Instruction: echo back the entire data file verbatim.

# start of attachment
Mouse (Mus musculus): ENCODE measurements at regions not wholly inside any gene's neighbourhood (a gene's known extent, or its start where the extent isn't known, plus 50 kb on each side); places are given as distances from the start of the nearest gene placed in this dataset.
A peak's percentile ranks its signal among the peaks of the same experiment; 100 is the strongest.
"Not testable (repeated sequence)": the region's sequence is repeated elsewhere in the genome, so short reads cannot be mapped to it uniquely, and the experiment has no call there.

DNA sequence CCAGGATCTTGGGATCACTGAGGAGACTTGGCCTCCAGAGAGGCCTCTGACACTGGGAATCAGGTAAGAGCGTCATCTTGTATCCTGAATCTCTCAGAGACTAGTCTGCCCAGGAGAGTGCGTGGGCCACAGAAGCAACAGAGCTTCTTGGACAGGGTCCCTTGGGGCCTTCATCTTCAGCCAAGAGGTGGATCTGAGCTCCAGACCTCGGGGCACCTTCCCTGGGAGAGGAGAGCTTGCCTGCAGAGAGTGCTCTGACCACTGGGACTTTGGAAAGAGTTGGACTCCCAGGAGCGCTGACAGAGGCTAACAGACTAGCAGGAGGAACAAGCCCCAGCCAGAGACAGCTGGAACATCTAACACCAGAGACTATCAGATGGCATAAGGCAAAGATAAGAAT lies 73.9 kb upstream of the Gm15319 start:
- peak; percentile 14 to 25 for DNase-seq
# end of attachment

Mouse (Mus musculus): ENCODE measurements at regions not wholly inside any gene's neighbourhood (a gene's known extent, or its start where the extent isn't known, plus 50 kb on each side); places are given as distances from the start of the nearest gene placed in this dataset.
A peak's percentile ranks its signal among the peaks of the same experiment; 100 is the strongest.
"Not testable (repeated sequence)": the region's sequence is repeated elsewhere in the genome, so short reads cannot be mapped to it uniquely, and the experiment has no call there.

DNA sequence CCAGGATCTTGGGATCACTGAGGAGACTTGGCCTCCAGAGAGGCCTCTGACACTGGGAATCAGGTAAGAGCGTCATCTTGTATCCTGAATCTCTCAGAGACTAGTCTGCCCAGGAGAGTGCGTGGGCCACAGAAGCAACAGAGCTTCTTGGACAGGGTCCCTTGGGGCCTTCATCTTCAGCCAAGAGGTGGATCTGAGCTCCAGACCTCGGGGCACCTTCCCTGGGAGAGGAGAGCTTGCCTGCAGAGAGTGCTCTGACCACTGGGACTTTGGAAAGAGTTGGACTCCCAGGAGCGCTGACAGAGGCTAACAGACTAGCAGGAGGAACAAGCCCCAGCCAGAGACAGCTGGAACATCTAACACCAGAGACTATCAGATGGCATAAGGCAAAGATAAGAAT lies 73.9 kb upstream of the Gm15319 start:
- peak; percentile 14 to 25 for DNase-seq